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Self-catheterisation

Published 5th February 2019 by Sorin Tudorut

When you are new to self-catheterisation, it can feel daunting. You might be worried that the process will be painful or embarrassing, but lots of people use catheters every day. Remember that you should never force a catheter, and if you feel a blockage or you’re in pain, always get advice from a medical professional.

To feel more comfortable using catheters, it’s important to find the right products for you.

Consider using a coudé tip 

‘Coudé’ translates from the French word for ‘elbow’ or ‘bend’. Coudé tip catheters have an angled end, which some people find easier to navigate around narrow areas of the urethra. Straight catheters can be difficult to insert, particularly for men with conditions which cause an enlarged prostate. Often, this is easier to bypass using a coudé tip catheter.

Know your options

Catheters can be used discreetly and conveniently. There are lots of solutions available, so if the products you’ve been given don’t work well for you, don’t be afraid to try alternatives. More advanced options, such as GentleCath™, are designed with the user in mind. These products make the process as easy as possible and are available in a range of lengths, with straight tip and coudé tip options.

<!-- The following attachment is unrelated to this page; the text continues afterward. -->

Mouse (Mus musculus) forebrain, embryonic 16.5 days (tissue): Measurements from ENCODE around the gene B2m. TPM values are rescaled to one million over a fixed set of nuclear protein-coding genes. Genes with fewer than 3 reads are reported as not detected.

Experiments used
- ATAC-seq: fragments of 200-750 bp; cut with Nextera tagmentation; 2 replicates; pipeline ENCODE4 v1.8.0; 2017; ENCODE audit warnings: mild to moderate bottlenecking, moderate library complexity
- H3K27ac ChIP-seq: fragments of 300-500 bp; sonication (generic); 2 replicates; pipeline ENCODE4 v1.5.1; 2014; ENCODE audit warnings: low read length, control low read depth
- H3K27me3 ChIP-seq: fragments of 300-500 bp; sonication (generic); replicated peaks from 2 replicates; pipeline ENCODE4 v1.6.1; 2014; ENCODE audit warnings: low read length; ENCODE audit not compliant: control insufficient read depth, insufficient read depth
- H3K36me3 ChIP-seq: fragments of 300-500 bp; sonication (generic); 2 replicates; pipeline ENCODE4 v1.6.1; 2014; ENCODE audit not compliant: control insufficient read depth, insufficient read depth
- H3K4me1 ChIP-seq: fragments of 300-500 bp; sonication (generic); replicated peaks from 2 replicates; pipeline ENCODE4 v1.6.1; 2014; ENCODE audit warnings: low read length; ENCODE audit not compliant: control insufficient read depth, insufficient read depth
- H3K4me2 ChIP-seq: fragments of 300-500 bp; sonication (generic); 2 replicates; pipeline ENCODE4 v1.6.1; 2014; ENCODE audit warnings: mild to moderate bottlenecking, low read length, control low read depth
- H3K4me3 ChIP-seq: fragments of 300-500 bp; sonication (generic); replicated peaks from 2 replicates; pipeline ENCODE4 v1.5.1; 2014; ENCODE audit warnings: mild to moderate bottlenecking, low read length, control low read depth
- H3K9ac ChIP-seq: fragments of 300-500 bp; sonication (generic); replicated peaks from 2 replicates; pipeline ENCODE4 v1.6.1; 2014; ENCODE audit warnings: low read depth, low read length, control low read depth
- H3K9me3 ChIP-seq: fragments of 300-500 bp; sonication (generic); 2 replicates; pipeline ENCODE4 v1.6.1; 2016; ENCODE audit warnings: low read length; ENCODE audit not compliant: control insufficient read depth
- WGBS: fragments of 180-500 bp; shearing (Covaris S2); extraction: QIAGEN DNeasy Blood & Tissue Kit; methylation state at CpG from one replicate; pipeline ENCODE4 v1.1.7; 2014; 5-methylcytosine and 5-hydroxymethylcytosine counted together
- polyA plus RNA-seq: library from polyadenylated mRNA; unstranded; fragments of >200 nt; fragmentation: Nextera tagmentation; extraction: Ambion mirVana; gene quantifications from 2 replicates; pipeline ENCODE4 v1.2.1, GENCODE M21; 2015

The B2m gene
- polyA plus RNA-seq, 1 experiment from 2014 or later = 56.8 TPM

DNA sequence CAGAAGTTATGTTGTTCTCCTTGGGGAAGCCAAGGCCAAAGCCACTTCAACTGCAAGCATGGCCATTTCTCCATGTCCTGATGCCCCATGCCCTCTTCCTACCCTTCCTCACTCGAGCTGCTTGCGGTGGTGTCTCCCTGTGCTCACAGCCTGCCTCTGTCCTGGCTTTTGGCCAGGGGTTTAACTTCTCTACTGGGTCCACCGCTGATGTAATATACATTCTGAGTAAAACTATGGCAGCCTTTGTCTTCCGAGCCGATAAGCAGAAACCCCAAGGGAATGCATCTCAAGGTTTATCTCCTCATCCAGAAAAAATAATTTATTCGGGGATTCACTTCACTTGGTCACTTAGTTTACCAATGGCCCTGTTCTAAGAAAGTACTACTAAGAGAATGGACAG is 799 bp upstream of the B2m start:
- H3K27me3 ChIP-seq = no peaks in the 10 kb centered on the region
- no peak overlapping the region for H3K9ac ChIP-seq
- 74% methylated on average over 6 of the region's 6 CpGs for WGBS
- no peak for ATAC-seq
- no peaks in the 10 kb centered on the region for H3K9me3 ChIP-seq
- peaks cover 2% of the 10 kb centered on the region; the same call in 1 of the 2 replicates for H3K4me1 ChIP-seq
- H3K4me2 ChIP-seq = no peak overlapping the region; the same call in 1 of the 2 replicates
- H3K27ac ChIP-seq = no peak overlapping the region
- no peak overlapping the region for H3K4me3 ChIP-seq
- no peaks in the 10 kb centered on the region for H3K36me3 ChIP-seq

Develop a routine that works for you

Everybody is different, so you need to find your individual solutions. Some catheters are pre-coated in lubricant, but you may find that an uncoated product works best for you. If this is the case, manually applying lubricant should help the catheter reach your bladder more easily. The process will become easier as you become more adept at catheterisation.

Don’t suffer in silence

If you use intermittent catheters, the urine drains through small holes called ‘eyelets’. In some catheters, these holes have rough edges which can be uncomfortable during insertion and usage. Don’t settle for a product that causes you discomfort. There are catheters available which are specifically designed to have smooth, rounded off eyelets. By providing a smoother insertion, these products lessen the risk of damage to the delicate tissues around the urethra.

Avoid latex if you need to

If you regularly feel itchy after catheterisation or the skin in the area becomes irritated, it could be due to a latex allergy. If you suspect that you are allergic to latex, there are plenty of latex-free products available to suit your needs.

It is common to feel some discomfort when you first begin to catheterise, but you should seek advice from your urologist if you feel excessive or ongoing soreness.

For further advice, please contact a member of our team on 0800 028 4131.